After she was named in Red Channels, Lev’s political engagement and commitment to social issues led to an extensive FBI investigation. The FBI closely tracked Lev’s living and travel arrangements as well as her involvement in organizations such as the National Council of Arts, Sciences, and Professions and the American Labor Party from the 1930s until 1967. During an FBI interview on December 14, 1953, Lev stated that “as a member of a minority group she believes her responsibility is to aid minority groups and foreign born.”1 Lev’s friendship with noted actor Paul Robeson was also of concern to the Bureau.

The FBI surveillance that resulted from Lev’s political views saw Lev’s anti-Fascist activities during World War II and her support for the American Committee for the Foreign Born) as evidence of her subversive activities.

In 1945, the FBI’s New York Field Office wrote J. Edgar Hoover, “That the purpose of the ‘Jewish black book’ was to graphically portray the atrocities committed by the Nazis during the war against the Jews in the various European countries. Among the sponsors for the dinner where the financial drive was launched was Ray Lev.2

This scrutiny landed Lev on the Bureau’s Security Index. Around the time the FBI started monitoring her movements, performances began to dry up. The FBI worked with the State Department to prevent Lev from traveling to Europe, where she could still find work. Lev turned to teaching to eke out a living, while the FBI continued to spy on her, eventually compiling a file that amounted to over 400 pages of information about her life and activities.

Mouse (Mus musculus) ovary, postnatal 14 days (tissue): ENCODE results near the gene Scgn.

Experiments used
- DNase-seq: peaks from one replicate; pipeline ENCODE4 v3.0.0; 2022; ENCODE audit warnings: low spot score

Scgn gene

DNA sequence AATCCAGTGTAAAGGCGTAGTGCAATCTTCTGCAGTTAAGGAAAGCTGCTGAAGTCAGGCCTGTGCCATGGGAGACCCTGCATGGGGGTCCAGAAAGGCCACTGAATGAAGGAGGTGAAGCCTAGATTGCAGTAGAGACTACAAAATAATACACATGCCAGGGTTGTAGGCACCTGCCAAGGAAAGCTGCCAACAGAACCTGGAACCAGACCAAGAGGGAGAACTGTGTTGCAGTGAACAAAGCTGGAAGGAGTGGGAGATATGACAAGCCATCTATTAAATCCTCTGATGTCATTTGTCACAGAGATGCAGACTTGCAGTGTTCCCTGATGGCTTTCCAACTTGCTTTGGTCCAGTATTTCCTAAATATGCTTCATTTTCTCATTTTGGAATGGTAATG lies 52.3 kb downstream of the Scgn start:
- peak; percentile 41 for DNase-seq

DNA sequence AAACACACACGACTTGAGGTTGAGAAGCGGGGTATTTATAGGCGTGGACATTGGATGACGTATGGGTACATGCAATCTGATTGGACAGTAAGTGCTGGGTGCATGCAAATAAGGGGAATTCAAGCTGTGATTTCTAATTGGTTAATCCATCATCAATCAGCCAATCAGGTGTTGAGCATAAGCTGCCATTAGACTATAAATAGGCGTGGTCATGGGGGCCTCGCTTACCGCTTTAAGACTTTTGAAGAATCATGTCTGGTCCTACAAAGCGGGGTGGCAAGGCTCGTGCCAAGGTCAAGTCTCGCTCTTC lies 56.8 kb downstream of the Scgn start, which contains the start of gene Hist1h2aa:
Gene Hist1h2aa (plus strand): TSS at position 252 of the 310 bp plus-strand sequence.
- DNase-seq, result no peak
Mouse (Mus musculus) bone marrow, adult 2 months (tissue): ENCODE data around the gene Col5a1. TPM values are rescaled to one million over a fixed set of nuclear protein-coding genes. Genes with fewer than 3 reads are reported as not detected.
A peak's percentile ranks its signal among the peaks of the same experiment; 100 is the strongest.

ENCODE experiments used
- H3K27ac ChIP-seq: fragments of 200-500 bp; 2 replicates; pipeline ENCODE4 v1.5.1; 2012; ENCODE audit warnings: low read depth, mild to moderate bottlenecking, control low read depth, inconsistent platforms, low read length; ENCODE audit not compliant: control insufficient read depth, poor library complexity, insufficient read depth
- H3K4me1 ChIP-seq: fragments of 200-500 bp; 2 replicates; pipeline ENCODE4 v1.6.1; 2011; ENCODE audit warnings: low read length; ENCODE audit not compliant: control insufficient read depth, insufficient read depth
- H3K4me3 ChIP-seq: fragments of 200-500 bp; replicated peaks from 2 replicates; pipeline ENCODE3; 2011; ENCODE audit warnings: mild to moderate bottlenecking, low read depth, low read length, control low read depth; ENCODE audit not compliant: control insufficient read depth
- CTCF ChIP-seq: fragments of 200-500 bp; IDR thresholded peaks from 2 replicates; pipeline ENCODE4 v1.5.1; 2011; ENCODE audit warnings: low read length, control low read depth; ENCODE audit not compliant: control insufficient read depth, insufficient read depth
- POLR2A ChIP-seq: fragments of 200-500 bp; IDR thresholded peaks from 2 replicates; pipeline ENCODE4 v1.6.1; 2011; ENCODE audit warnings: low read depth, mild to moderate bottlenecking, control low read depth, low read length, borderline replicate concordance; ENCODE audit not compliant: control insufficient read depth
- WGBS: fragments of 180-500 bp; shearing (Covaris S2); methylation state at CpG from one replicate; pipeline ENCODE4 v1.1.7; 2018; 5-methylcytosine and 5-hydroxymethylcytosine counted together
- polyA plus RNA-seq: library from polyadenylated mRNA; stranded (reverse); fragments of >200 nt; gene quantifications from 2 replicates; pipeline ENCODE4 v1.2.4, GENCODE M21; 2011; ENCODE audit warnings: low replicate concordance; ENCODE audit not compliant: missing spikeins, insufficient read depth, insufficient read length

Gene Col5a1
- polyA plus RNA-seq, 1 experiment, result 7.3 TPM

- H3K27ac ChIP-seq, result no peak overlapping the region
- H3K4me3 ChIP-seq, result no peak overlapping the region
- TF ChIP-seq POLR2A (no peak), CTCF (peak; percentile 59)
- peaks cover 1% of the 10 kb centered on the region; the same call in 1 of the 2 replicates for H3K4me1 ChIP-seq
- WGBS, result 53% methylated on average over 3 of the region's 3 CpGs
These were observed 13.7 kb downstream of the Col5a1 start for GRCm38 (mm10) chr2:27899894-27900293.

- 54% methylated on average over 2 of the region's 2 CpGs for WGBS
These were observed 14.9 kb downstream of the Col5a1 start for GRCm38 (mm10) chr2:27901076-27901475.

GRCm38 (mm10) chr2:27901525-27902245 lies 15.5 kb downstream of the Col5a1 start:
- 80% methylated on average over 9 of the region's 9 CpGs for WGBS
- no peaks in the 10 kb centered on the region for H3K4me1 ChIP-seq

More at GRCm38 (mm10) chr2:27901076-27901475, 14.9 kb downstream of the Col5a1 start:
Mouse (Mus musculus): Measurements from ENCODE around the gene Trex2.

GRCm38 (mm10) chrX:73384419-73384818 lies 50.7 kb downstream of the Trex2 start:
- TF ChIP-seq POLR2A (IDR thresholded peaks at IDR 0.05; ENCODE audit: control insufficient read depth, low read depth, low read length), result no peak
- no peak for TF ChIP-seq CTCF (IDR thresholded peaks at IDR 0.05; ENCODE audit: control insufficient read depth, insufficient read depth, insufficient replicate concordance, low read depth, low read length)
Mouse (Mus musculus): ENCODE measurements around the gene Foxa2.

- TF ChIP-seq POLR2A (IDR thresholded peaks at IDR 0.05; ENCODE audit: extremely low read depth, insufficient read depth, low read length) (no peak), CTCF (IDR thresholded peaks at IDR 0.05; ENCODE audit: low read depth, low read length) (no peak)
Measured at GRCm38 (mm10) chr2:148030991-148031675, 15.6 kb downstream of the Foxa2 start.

• 1. Special Agent in Charge, New York, “Letter to Director FBI,” September 11, 1950, p. 13.
  • 2. ”Special Agent in Charge, New York, “Letter to Director FBI,” September 11, 1950, 13. 

 

Lev was finally removed from the Security Index in 1968. The last entry in her FBI file cryptically reported her suicide: she had been found dead in her New York City hotel room, the agent wrote, “by means of asphyxia by smothering with plastic bag over her head.”3

 

Ray Lev concert flier
Flier, Ray Lev Concert

 

See Ray Lev's FBI Files: October 18, 1950-May 31, 1951 and July 17, 1950-June 5, 1968

  • 3. Special Agent in Charge, New York, “Ray Lev, Aka SM—C,” Memorandum, July 5, 1968, 2, FBI 100-370898-81, National Archives and Records Administration, College Park, MD.